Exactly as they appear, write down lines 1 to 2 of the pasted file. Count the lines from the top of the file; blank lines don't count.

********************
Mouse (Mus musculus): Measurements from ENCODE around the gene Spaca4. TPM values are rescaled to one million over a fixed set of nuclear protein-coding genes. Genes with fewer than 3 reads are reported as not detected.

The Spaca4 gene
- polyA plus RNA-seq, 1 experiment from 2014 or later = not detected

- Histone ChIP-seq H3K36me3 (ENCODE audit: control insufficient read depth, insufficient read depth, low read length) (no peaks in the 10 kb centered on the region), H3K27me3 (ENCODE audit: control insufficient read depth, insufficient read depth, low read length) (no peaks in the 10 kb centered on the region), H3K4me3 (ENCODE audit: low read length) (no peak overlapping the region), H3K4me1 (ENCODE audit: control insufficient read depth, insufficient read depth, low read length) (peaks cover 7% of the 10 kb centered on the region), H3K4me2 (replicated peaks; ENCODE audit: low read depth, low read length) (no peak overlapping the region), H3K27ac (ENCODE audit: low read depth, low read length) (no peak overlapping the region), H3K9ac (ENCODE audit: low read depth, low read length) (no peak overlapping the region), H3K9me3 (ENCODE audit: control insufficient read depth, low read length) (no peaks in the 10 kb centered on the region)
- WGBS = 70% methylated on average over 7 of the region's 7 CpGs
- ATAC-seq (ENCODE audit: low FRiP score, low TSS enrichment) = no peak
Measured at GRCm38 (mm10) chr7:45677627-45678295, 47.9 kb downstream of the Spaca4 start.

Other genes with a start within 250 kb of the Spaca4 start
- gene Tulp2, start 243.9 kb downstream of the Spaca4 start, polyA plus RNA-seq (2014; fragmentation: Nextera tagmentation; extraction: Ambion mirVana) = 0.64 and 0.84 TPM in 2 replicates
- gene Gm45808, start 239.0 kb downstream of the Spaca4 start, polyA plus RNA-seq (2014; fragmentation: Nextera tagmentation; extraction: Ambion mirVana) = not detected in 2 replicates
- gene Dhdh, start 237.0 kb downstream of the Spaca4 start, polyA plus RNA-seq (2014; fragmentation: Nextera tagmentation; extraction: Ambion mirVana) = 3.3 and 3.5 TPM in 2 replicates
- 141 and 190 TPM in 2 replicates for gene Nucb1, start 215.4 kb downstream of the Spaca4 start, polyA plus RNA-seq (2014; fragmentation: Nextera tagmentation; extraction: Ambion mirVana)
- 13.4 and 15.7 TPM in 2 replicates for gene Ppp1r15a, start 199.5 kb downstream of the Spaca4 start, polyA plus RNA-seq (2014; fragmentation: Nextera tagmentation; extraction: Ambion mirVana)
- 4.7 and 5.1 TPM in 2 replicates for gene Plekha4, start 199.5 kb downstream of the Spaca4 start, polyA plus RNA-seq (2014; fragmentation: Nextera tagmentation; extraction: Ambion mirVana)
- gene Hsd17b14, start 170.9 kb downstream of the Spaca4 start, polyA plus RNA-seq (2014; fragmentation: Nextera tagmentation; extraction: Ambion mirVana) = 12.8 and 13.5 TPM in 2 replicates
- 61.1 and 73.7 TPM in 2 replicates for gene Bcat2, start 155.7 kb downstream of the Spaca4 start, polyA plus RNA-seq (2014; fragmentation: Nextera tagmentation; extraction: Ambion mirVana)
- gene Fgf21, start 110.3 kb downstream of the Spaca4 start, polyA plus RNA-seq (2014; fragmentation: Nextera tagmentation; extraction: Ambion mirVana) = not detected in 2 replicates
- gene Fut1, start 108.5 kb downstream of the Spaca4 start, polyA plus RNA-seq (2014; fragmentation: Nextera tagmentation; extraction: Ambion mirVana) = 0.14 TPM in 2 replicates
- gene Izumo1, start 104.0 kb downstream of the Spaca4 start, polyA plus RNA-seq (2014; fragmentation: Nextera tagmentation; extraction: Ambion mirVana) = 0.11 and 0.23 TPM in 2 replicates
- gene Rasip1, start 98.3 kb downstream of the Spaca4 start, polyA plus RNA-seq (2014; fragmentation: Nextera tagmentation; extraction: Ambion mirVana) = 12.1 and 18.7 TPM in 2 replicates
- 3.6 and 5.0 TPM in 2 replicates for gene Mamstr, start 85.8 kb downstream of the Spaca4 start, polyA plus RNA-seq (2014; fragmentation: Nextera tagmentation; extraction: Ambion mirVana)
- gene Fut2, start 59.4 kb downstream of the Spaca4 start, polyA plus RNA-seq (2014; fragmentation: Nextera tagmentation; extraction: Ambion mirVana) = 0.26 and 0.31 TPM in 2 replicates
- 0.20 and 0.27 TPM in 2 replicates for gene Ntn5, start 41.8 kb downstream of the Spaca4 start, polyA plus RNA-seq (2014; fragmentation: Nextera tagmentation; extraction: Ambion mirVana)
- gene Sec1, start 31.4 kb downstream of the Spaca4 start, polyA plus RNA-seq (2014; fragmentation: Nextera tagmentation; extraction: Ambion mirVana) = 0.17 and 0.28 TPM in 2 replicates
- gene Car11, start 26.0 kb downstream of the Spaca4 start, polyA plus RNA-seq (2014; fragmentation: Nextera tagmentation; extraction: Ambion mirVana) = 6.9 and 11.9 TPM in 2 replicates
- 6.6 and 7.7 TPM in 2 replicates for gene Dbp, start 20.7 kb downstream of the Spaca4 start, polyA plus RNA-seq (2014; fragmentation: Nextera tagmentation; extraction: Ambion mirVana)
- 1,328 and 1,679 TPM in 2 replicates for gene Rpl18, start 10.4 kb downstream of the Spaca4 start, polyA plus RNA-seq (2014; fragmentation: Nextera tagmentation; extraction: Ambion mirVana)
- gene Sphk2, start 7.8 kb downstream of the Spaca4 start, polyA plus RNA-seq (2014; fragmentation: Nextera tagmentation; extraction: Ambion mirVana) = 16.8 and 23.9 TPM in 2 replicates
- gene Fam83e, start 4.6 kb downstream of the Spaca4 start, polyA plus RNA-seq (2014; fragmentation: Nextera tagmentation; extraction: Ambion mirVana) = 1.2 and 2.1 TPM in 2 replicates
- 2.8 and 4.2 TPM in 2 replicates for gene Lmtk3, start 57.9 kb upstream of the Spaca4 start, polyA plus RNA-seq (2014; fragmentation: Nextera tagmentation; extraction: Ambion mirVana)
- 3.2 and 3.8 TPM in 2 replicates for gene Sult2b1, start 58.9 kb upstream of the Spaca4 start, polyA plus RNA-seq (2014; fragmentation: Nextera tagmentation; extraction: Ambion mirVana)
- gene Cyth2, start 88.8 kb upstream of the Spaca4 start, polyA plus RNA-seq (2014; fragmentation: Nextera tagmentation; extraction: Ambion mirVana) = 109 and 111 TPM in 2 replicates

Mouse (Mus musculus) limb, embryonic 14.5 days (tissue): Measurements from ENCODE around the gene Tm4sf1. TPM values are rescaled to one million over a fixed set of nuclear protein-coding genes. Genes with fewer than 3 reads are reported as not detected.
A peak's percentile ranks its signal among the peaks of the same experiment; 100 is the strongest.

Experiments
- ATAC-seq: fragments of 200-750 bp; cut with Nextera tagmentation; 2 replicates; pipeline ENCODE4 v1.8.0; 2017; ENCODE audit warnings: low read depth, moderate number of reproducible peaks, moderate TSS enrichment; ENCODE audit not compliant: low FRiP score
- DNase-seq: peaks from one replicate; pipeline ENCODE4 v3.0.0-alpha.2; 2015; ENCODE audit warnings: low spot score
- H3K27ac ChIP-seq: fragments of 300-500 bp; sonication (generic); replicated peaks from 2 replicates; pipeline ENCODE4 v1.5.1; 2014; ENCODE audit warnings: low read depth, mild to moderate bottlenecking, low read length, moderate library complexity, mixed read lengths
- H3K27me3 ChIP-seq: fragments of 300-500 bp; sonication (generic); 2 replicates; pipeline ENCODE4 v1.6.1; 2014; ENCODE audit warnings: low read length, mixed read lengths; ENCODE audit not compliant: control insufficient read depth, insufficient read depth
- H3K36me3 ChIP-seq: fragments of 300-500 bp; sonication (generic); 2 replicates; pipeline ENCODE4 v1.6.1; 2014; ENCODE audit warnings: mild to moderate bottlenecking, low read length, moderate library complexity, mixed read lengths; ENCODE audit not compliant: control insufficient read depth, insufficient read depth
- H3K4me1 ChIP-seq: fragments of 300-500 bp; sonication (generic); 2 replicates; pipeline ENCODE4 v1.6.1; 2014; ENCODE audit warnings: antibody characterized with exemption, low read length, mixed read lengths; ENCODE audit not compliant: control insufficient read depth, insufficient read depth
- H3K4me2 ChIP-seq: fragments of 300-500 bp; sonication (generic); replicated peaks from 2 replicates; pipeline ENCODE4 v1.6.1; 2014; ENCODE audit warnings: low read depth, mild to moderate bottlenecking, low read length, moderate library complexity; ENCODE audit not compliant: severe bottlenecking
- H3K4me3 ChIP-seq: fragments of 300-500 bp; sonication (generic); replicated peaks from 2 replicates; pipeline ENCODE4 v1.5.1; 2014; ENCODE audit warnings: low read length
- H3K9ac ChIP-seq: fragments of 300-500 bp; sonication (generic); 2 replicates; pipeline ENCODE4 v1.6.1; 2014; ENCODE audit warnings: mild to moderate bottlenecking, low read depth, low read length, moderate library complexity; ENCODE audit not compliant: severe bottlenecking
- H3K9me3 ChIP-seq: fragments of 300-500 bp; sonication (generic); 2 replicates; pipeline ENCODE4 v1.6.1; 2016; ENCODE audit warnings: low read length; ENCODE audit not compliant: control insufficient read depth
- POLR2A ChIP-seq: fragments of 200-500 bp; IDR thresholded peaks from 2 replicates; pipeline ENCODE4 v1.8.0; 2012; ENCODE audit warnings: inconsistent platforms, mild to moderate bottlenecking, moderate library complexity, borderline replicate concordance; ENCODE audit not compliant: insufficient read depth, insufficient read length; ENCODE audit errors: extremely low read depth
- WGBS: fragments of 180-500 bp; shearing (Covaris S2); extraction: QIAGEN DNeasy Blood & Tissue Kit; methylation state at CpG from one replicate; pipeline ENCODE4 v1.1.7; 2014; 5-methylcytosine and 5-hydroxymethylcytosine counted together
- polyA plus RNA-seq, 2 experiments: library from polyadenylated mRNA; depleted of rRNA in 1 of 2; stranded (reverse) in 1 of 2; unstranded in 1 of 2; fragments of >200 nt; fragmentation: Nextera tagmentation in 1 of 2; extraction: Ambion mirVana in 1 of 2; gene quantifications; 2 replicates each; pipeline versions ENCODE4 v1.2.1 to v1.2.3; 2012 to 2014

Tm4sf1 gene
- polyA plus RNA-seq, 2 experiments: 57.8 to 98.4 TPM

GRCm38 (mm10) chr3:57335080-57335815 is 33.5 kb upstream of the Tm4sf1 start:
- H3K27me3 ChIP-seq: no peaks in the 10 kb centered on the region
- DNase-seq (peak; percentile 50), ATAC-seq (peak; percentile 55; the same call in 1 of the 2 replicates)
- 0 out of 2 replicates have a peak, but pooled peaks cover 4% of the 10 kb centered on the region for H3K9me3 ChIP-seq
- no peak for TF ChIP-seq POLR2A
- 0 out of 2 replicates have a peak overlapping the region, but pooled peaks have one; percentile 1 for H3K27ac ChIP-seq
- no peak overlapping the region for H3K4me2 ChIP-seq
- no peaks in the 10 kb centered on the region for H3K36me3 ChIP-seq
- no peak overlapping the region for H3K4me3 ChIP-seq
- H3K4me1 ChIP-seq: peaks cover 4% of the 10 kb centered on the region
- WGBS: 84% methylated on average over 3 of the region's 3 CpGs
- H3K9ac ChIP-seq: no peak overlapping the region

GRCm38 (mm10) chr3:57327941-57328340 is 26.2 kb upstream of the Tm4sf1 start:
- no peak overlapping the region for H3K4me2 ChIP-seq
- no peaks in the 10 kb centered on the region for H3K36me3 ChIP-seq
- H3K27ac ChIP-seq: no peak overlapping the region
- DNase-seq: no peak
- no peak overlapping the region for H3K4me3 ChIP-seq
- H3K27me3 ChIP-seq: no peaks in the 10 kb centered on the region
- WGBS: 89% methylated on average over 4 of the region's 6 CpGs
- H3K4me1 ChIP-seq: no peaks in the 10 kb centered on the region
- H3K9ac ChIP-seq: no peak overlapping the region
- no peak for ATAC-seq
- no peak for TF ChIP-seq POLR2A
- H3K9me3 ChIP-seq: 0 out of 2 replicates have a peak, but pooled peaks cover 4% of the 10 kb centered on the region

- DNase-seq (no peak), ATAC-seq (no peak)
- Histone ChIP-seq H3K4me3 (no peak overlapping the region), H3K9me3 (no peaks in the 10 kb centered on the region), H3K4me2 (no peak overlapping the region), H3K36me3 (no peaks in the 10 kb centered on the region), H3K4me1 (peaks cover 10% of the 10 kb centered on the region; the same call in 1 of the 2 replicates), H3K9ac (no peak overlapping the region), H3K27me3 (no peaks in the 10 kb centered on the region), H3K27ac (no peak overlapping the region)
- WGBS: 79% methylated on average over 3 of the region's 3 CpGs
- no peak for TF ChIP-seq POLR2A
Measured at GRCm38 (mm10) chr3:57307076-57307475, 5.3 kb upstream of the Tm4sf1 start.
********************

Mouse (Mus musculus): Measurements from ENCODE around the gene Spaca4. TPM values are rescaled to one million over a fixed set of nuclear protein-coding genes. Genes with fewer than 3 reads are reported as not detected.

The Spaca4 gene